Importantly, the government did not discriminate between sectors. All those businesses covered by the definition of MSMEs were given relief – wherein credit was advanced both for working capital and also for term loans.
To ensure easy disbursal of loans, banks were instructed not to ask any additional questions, or seek any additional security. “There was a certain formulation, based on which everyone who qualified was given such loans. The option to opt out of the scheme lay with the beneficiary; banks could not say they wouldn’t give loans. Then, the government also gave an interest subvention so that the full burden of interest payment would not fall on small businesses,” she said.
The finance minister reiterated that the government would push ahead with its planned expenditure on infrastructure to try and kick start India’s sputtering growth engine. “I clearly said in the Budget, I presented on February 1, that borrowings will not come in the way of spending because public expenditure of infrastructure is what will help us revive the economy. And sooner the economy revives, you will be able to generate more tax revenues, as a result of which you will be able to service borrowings better,” she said.
Replying to a question on whether she had adequate financial firepower to back her strategy of spending on infrastructure to create a virtuous cycle of jobs and growth, Sitharaman said: “Luckily for the central government, there was a bit of space when I looked at the debt-GDP ratio as a result of the careful management of government finances over the last five years. This gave me room to go in for some additional borrowing.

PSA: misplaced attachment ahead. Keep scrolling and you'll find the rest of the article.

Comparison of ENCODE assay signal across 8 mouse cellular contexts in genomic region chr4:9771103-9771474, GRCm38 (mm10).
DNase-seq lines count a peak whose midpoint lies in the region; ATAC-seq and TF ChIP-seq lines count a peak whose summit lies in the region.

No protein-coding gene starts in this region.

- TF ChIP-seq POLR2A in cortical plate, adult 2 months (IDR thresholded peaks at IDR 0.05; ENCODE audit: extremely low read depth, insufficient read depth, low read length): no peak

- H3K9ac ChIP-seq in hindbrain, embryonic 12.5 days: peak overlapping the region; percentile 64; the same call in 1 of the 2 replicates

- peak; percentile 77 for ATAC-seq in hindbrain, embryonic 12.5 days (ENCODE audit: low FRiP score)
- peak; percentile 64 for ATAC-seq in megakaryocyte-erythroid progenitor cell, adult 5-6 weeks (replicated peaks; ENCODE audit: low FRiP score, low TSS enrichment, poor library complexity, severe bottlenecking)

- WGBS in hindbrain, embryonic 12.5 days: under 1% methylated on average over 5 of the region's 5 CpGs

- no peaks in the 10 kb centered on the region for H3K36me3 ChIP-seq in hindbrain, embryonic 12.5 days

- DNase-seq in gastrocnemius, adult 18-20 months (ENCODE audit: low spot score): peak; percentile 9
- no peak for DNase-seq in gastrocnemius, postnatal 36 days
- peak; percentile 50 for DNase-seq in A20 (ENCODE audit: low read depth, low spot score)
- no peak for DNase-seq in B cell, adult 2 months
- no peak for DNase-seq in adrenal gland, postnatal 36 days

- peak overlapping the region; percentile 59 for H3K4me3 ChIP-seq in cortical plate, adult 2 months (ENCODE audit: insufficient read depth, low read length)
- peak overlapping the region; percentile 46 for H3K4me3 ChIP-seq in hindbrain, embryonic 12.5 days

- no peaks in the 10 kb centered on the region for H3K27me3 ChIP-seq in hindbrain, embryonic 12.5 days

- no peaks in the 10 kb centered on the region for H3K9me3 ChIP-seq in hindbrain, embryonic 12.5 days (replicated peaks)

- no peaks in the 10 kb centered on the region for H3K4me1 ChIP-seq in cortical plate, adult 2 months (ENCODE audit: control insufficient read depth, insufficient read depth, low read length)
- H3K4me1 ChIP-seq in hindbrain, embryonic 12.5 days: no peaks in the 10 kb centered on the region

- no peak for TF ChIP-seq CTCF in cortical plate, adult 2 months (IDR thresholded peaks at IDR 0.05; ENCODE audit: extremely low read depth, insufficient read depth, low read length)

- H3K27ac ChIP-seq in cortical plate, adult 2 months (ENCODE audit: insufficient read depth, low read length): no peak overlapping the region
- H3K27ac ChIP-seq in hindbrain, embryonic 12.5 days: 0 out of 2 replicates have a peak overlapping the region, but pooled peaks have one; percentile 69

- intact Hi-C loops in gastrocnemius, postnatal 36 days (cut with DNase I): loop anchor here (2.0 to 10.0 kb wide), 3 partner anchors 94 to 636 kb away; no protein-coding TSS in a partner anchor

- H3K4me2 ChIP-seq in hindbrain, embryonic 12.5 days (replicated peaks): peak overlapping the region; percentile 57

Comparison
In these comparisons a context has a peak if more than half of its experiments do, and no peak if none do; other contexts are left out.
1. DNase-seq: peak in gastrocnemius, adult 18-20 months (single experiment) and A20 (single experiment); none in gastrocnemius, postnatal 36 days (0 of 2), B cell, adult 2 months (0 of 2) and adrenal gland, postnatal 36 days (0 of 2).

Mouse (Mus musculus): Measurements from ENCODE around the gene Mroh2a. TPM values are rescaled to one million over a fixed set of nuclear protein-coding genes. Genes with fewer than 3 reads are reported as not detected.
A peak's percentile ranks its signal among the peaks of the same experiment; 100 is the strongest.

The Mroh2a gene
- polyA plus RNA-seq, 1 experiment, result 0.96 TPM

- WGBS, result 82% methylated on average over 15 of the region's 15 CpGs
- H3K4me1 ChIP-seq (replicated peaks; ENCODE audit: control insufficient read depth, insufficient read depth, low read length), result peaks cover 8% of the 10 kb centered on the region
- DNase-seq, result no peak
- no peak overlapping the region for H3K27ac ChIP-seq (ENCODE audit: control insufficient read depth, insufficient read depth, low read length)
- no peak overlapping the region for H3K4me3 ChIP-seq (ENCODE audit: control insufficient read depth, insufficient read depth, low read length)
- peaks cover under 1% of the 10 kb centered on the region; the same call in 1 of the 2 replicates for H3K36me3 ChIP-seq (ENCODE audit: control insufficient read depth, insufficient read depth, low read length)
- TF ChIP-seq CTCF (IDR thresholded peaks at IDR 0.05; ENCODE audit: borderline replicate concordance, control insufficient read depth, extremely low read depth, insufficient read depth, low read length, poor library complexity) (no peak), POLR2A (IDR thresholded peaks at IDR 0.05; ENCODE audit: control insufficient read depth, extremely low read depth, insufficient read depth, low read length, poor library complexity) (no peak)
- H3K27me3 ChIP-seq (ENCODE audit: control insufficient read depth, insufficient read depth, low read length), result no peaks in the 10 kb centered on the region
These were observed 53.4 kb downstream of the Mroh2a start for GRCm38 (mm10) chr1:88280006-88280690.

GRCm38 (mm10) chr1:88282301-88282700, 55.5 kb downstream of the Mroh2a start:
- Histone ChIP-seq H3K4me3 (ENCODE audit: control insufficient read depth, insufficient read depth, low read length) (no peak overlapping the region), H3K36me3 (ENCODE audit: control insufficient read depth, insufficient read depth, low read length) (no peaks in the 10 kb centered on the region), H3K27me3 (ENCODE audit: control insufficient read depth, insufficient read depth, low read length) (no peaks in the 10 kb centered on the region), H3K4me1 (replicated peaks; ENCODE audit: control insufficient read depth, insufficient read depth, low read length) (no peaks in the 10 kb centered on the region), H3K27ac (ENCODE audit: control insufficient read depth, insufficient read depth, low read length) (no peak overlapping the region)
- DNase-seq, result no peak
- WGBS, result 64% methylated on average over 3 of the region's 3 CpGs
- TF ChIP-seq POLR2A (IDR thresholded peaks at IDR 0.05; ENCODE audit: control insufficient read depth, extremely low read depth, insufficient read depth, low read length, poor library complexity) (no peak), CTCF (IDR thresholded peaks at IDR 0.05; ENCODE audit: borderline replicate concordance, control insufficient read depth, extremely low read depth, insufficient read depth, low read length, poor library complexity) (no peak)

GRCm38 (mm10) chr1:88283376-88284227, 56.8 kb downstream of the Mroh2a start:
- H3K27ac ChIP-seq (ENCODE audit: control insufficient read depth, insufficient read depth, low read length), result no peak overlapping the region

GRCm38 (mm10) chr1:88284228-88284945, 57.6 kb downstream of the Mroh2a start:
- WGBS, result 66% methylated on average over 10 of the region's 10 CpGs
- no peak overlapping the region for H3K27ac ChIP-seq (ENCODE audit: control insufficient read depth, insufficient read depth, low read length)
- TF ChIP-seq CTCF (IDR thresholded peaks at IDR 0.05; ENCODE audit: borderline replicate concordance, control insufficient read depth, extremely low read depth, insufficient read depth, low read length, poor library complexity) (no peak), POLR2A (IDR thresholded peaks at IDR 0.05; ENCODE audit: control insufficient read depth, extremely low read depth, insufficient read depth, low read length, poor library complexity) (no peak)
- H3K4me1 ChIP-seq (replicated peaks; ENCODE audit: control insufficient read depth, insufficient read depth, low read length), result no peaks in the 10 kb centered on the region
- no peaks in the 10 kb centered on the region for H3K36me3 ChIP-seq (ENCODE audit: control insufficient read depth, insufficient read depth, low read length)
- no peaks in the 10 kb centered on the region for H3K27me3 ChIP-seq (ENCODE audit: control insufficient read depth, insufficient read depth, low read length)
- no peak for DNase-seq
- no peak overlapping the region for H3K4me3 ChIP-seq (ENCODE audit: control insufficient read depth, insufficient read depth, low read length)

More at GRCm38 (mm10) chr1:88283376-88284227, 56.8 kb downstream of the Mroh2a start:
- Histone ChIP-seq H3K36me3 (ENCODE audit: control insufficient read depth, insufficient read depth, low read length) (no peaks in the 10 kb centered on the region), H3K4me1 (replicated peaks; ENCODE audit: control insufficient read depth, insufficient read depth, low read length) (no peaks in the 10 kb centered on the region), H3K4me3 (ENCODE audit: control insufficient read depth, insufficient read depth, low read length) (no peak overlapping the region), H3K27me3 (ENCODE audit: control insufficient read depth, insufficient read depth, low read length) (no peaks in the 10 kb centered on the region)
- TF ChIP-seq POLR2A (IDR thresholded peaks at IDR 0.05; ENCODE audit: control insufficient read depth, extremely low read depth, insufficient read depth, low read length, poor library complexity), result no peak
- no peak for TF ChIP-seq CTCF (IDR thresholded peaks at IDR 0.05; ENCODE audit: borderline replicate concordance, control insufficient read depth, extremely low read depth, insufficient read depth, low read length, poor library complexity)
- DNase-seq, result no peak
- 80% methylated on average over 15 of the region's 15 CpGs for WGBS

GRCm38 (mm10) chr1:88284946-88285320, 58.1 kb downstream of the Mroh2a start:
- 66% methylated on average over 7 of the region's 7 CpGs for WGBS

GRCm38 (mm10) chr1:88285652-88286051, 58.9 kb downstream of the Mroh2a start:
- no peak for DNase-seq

“Similarly, the provincial governments that had been managing their finances in such a way that they were allowed to borrow a bit more. Of course, I had to be very responsible about this and created a glide path to bring down the fiscal deficit, which has risen, in the near future,” she added.
Speaking about the importance of fintech, Sitharaman said: “We draw great satisfaction from using technology in reaching out to beneficiaries and also opening up technology for payments. India’s UPI has set records, which offers a basket of several payment options. That offers users a basket of payment options. It was one of the biggest enablers for people to buy and sell from their homes.”
With work from home (WFH) becoming the norm in some sectors, these payment portals both in the private sector and from the government were key enablers of economic activity during the lockdown. We now have a technology stack and products that other countries are keen on taking from India. Thus, fintech has helped India survive and, in some sectors, do very well. So, we will continue to capitalise on and leverage its power.
This and the Modi government’s financial inclusion programme enabled the government to reach out to the highest number of people during the pandemic, she added.
Asked how prepared India is for the third wave, the Finance Minister said: “We have paid great attention to improving the medical infrastructure, especially in Tier II and Tier III cities and not just in the large metropolises. God forbid, if there’s a third wave, we are well prepared from the perspective of medical infrastructure. The vaccination programme is also proceeding at a good pace. More than 4.5-5 million people are getting vaccinated every day. Given this, we will be able to keep most of the vulnerable population from the third wave.”
Coming to the more critical issue of money, she added: “We’ve really ramped up spending on infrastructure. But notwithstanding the pandemic, we’ve collected more than $14 billion per month of GST for eight successive months. I hope that will be sustained now that there’s no national-level lockdown. Economic activity is happening and it’s picking up pace. This robust revenue generation will help the government meet the challenge.”